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  • 1.
    Andreasson, Jörgen
    et al.
    University of Borås, Faculty of Caring Science, Work Life and Social Welfare.
    Ljungar, Erik
    University of Borås, Faculty of Caring Science, Work Life and Social Welfare.
    Linda, Ahlstrom
    The Sahlgrenska Academy, University of Gothenburg.
    Jonas, Hermansson
    Angered Hospital.
    Dellve, Lotta
    University of Borås, Faculty of Caring Science, Work Life and Social Welfare.
    Professional Bureaucracy and Health Care Managers’ Planned Change Strategies: Governance in Swedish Health Care2018In: Nordic Journal of Working Life Studies, E-ISSN 2245-0157, Vol. 8, no 1, p. 23-41Article in journal (Refereed)
    Abstract [en]

    To increase efficiency and quality, process development has been implemented in many Swedish hospitals. These hospitals are usually organized as professional bureaucracies in which health care managers have limited decision control. The new governance principles has been implemented without removing bureaucratic elements. This study analyzes how managers implement planned change in these professional bureaucracies, considering if managers coaching style, organizational preconditions, implementation strategy, appraisal of change and clinic autonomy, is associated with health care process quality (HPQ). The study is based on interviews with health care managers and longitudinal assessments of HPQ. The results revealed significant differences between coaching style, organizational preconditions, and HPQ over time. The conclusion is that leadership and preconditions is of importance for the health care manager’s ability to work with planned change, as that the health care managers understand how management methods, governance principles, and professional bureaucracies work in practice.

  • 2.
    Bengtsson, Mattias
    et al.
    University of Gothenburg.
    Flisbäck, Marita
    University of Borås, Faculty of Caring Science, Work Life and Social Welfare.
    Existential Driving Forces to Work after Retirement: The Example of Physicians’ Mentoring2021In: Nordic Journal of Working Life Studies, E-ISSN 2245-0157Article in journal (Refereed)
    Abstract [en]

    The article addresses physicians who work as group supervisors or mentors in a training program after having formally retired. The driving forces to continue to work are analyzed in terms of the development of existential meaning of work at a particular stage of the life cycle. We argue that a deeper understanding of the existential driving forces, that both cause physicians to accept post-retirement mentoring tasks and that is awakened and developed in this specific work, would contribute to a deeper understanding of why individuals continue working into old age. However, in political discussions of an extended working life, similar aspects tend to be disregarded. Understanding the existential driving forces that cause an individual to continue working after retirement may be crucial to comprehending how we can take advantage of the resources of the older workforce and, thus, realize human potential at a later stage of the life cycle.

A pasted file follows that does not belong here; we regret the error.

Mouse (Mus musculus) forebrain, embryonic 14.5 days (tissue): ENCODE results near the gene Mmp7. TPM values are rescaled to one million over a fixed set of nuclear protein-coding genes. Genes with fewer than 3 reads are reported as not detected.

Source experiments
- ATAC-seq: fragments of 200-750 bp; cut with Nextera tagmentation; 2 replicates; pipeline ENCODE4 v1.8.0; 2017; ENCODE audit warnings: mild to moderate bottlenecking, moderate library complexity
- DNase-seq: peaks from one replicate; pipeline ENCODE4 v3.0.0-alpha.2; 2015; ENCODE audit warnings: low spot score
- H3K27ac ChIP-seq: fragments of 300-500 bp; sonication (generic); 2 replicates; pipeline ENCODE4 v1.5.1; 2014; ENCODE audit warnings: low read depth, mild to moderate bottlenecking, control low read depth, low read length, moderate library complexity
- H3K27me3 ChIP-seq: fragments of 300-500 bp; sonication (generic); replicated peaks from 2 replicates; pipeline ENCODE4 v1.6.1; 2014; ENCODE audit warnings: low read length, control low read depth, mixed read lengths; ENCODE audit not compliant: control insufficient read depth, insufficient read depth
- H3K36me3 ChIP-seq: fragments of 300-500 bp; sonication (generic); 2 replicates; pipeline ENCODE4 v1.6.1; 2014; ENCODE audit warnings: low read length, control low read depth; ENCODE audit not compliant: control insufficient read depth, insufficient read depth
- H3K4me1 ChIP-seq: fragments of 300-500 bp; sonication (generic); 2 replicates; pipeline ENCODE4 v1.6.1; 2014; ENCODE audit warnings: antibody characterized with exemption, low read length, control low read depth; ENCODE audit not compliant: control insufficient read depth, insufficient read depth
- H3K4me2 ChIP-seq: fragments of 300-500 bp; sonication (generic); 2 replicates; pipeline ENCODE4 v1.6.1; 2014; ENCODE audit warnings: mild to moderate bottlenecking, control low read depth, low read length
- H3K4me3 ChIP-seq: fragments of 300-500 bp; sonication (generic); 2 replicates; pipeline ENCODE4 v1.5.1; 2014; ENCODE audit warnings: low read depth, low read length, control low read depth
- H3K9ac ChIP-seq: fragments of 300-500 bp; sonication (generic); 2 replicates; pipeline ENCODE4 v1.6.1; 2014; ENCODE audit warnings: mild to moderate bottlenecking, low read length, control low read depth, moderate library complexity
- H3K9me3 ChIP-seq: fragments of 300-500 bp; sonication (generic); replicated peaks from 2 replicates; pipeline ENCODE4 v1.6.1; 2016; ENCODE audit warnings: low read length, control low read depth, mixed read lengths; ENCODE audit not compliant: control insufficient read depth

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  • 3. Nord, Tora
    Joint Responsibility at its Peak: Searching for a New Nordic Unemployment Model2012In: Nordic Journal of Working Life Studies, E-ISSN 2245-0157, Vol. 2, no 4, p. 171-187Article in journal (Refereed)
    Abstract [en]

    Earlier research has shown that the Nordic Ghent systems seem to be weakened. The unemployment insurances administered by the unions have experienced a decline in numbers of members, very similar to the drop in trade union membership. This article takes its point of departure in previous research into the decline in the membership densities of unemployment insurances in several Nordic countries. The article examines these tendencies and focuses on a new and rather atypical example of organizing unemployment systems in a Nordic context, namely that of the Faroe Islands. Based on interviews and documentation analysis, the article describes the system extensively and argues conclusively that the Faroese unemployment insurance system is an example of the deeply rooted Nordic negotiation tradition, albeit in a new context in which the labor market parties stand united to ensure the system’s autonomy from political influence.  

  • 4.
    Oudhuis, Margareta
    et al.
    University of Borås, School of Education and Behavioural Science.
    Tengblad, Stefan
    Experiences from implementation of lean practi­ces: Standardization versus self –management: A Swedish case study2013In: Nordic Journal of Working Life Studies, E-ISSN 2245-0157, Vol. 3, no 1, p. 31-48Article in journal (Refereed)
    Abstract [en]

    In this article, we discuss important aspects of the perceived problematic relationship between self-management and standardization. The article presents data from three case studies con - ducted within manufacturing companies in Sweden, where the popularity of lean production has led to a renaissance for short-cycle and standardized assembly work in settings that traditionally have made use of sociotechnical production design. The data suggest that the implementation has not contributed to an increased commitment, smooth operations, and capacity for change and innovation. Despite these not so positive results, it is argued that it is possible to combine self-management principles with lean production and standardization if 1) the implementation of lean is done with a contextual sensitivity, 2) a balance is reached between the use of standards on the one hand and work enrichment on the other, and 3) a feeling of ownership as regards both implementation and production process is upheld among the production personnel.

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